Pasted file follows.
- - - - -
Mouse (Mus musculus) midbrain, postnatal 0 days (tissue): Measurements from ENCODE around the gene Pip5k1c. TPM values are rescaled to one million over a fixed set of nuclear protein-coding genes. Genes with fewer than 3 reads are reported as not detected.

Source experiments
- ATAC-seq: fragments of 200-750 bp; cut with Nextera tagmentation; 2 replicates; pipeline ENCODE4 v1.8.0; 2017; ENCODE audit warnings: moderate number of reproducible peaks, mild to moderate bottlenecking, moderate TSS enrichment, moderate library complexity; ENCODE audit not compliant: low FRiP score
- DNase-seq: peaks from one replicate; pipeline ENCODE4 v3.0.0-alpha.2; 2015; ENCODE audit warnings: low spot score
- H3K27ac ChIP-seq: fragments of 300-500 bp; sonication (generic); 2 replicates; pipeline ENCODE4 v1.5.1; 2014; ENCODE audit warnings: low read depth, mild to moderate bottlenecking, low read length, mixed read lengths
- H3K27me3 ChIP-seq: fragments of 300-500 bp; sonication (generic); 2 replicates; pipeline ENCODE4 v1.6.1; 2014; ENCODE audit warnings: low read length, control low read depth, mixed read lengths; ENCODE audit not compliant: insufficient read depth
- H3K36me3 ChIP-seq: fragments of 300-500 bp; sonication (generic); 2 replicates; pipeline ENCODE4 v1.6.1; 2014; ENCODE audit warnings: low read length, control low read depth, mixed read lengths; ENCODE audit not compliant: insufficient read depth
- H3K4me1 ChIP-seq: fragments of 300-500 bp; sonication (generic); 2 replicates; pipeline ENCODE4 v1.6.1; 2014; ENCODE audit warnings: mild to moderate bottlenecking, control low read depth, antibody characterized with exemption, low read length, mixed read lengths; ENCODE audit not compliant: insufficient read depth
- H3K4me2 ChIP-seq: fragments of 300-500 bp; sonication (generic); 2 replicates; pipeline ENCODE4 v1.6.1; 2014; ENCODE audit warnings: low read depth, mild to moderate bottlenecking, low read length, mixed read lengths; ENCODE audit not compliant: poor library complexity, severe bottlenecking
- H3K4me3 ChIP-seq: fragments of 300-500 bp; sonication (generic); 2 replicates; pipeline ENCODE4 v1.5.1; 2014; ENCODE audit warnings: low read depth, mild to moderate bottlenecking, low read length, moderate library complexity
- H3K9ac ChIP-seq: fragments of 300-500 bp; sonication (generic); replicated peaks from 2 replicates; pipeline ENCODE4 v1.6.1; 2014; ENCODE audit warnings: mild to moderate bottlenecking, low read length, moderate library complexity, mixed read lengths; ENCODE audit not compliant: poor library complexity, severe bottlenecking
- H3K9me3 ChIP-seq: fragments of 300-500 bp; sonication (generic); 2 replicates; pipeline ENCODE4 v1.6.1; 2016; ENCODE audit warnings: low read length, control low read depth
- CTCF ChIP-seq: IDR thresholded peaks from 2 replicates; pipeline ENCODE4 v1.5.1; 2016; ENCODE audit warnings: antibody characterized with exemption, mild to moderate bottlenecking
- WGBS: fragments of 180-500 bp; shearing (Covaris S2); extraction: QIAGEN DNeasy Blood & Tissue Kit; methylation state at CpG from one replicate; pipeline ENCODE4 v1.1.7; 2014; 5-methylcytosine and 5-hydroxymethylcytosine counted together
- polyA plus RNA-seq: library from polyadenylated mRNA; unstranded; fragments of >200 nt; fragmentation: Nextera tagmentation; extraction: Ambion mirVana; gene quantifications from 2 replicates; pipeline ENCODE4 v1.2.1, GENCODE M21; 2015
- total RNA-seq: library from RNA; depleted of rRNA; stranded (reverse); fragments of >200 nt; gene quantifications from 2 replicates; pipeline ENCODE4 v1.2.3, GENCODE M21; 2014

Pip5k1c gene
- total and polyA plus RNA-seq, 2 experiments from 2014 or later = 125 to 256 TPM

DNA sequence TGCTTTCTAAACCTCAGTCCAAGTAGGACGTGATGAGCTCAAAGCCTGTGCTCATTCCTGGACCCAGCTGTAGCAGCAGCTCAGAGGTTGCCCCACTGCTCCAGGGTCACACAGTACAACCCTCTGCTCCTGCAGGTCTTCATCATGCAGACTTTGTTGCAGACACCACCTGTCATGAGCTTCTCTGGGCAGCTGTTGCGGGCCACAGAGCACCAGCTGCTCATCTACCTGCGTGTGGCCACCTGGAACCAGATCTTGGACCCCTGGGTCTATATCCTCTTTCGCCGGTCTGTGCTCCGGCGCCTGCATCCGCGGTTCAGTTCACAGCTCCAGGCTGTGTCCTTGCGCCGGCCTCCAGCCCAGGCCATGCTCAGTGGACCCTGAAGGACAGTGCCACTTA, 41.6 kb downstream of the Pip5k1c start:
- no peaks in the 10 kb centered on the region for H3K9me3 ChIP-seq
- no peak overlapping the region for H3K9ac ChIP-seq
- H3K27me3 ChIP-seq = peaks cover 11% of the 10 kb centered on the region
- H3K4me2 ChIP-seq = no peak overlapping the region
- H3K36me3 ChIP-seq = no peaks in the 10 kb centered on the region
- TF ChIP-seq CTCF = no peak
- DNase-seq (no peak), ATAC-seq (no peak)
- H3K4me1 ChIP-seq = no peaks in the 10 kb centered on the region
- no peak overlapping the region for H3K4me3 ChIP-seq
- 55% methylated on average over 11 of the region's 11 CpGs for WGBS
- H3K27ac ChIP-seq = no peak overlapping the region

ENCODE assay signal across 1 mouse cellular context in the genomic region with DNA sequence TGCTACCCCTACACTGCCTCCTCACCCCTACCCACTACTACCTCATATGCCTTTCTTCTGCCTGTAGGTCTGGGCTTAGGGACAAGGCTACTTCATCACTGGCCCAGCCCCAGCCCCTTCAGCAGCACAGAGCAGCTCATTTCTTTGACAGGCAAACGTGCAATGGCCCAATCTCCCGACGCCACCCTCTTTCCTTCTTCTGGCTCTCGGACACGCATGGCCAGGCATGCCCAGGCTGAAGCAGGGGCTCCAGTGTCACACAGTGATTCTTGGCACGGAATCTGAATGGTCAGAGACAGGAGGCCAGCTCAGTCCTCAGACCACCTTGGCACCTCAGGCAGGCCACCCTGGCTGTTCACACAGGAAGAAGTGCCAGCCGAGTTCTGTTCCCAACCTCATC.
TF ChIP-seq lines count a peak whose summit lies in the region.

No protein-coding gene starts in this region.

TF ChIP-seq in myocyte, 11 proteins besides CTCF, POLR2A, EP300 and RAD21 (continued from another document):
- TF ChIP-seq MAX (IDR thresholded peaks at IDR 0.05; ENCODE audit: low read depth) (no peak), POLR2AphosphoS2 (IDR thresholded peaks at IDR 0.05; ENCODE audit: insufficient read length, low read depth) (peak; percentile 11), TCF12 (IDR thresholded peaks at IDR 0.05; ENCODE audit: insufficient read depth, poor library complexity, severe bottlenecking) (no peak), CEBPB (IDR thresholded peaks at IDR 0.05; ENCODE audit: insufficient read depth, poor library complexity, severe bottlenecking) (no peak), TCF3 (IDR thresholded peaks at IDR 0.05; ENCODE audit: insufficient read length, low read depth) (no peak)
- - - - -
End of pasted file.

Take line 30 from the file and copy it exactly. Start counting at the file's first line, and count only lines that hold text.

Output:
- H3K27ac ChIP-seq = no peak overlapping the region